In 1320, Dante Alighieri finished The Divine Comedy. His epic poem dealt with humanity’s relationship with sin and presented a representation of the journey towards spiritual understanding. In 2001, Hideki Kamiya helmed a project that punched up the script a little; eventuating in a few more iterations, the third of which we shall be specifically speaking. Now, I won’t say that somebody of Alighieri’s literary magnitude would unequivocally love the work which took nominative inspiration from his poem…but he’d be crazy not to appreciate a game that has a guitar-scythe in it. Like, a guitar that is also a scythe. I don’t care what era you’re from, that’s cool.
Now, if a guitar-scythe is up your proverbial alley, then boy are you going to love this game. Just in case you didn’t know, Devil May Cry 3 is all about style (as were its predecessors). If the protagonist wearing a red leather trench coat wasn’t proof enough, then…just, everything else will be. I mean, the entire opening brawl consists of Dante beating up demons with the blades they impaled him with. Yes, you read that right; he straight up kills a demon using a blade that is sticking through his arm. This is also after he struts over to a jukebox (and punches it) for a little diegetic fight music. Oh, he also uses one demon as a surfboard…or maybe skateboard? I’m not up to date with my demonic locomotion terminology. Either way, it’s cool, it’s over the top, and it’s very Devil May Cry.
Now, this ridiculousness isn’t just relegated to cutscenes, no sirree, even the combat is devoted to looking cool. Anybody can spam a basic sword slash, but it takes a true bastion of style to slash once, do a backflip, and then shoot a demon in the face. Now, why am I talking to you like nobody knows what Devil May Cry is? I don’t know. I guess I got swept up in the vibe. I mean, this is Special Edition, which means there was an initial release and this adds more. Having never played the original, I had to do a little research to note said additions; but, having played it now, there is one new feature that changes everything: Free Style.
As one of the main aspects of Dante’s fighting abilities, Styles allow you to alter the way you play. Royalguard, for example, allows Dante to block enemy attacks, whilst Swordmaster grants him specialised attacks for each of his weapons. Definitely a handy system…too bad you can only change Style at the beginning of each mission, or at a sparsely placed Divinity Statue. I mean, it would be so useful to be able to “switch” abilities on the fly, quickly alternating to what best suits the scenario…can you see where I’m going with this? Because, thanks to the Nintendo Switch’s exclusive features, you can totally do that now. A feature perhaps taken for granted in later instalments, the fact that you can retroactively use this mechanic keeps the game from feeling old school in the wrong ways. The only downside to this change I can see is that levelling up each Style can feel slow, as the game wasn’t designed with rapid changing in mind. Still, I managed to level up each Style once by the time I finished, and this is a game designed to be played through multiple times. So, I suppose it isn’t that big of a deal.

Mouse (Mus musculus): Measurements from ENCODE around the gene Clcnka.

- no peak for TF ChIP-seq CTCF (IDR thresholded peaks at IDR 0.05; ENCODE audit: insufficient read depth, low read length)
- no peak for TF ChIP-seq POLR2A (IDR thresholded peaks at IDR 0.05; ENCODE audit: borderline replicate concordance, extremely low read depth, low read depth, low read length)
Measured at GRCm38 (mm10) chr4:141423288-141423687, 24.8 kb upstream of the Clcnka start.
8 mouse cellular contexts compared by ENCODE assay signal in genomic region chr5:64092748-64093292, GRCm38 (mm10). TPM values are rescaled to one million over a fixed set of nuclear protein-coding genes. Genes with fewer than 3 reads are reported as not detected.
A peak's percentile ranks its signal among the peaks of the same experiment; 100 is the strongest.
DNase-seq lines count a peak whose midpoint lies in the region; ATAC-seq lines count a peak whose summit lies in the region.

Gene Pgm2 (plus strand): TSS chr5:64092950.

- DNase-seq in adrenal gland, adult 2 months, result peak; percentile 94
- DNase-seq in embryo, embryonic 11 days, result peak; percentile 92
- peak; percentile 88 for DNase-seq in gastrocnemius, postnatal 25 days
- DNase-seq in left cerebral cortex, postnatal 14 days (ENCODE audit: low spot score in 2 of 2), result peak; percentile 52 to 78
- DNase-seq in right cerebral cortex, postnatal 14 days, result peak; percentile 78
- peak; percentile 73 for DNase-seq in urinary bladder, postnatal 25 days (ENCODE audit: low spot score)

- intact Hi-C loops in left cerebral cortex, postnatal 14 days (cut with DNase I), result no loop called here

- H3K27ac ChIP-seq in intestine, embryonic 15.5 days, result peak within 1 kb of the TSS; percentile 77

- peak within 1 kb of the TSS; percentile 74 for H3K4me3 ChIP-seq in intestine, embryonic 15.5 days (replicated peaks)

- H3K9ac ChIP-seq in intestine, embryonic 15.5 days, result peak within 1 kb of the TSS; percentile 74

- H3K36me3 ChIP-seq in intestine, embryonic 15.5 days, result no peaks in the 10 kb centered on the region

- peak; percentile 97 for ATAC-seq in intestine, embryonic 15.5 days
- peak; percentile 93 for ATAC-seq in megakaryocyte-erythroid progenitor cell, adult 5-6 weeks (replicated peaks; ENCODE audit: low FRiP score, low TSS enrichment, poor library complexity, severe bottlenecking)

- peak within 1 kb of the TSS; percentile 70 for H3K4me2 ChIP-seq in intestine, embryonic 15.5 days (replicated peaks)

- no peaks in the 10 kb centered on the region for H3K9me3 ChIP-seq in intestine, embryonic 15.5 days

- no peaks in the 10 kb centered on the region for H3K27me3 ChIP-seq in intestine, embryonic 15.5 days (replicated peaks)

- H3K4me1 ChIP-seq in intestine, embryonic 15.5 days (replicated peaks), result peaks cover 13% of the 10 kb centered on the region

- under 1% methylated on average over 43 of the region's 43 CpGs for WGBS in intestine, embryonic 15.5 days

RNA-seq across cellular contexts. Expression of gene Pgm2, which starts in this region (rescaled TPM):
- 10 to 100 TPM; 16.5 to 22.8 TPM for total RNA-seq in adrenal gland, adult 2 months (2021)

Another particularly beneficial change to the original formula of 3, you are now able to take every weapon Dante acquires into battle. Though using every tool at your disposal seems like a no-brainer, Dante was originally limited to two weapons. However, thanks to Free Style, Dante can now toggle between every melee weapon and firearm whenever. This opens up a world of combo possibilities, sure to get you ‘SSStylish!’ (the highest combat rank) in no time. Also…it’s just really fun. I mean, why give me all of these toys if I can’t play with them all? I want to slash a demon into the air with my sword, follow through with my nunchacku, give him the ol’ razzle-dazzle with my dual blades, and bring things home with my gauntlets. Now, if only I was actually skilled enough to do any of that…
And that’s really where my experience ends, at least for now. Special Edition also allows you to play the additional Bloody Palace mode in co-op, but my adventure was a solo one, so I can’t speak about it with any sort of authority. I imagine it would be helpful though, because some of these demons can really get under your skin…like, with blades and stuff. I can’t tell you the number of times I was driven into a corner by a swarm of enemies and mercilessly picked apart…a lot…it was a lot of times. Still, the old school this-was-going-to-be-a-Resident-Evil-game camera carried over from earlier games didn’t bother me as much as I initially thought it might. I mean, I could also mention the graphics, but anyone expecting next-gen visuals from an old game is ‘Crazy!’ (the lowest combat rank…and an insult). Simply put, Special Edition is a fun way to replay a classic; potential frustrations are mitigated, and the modifications fans might want come pre-built. Plus, if you brave the journey through Temen-ni-gru (the big, evil setting of the game), you might just learn when a devil may cry.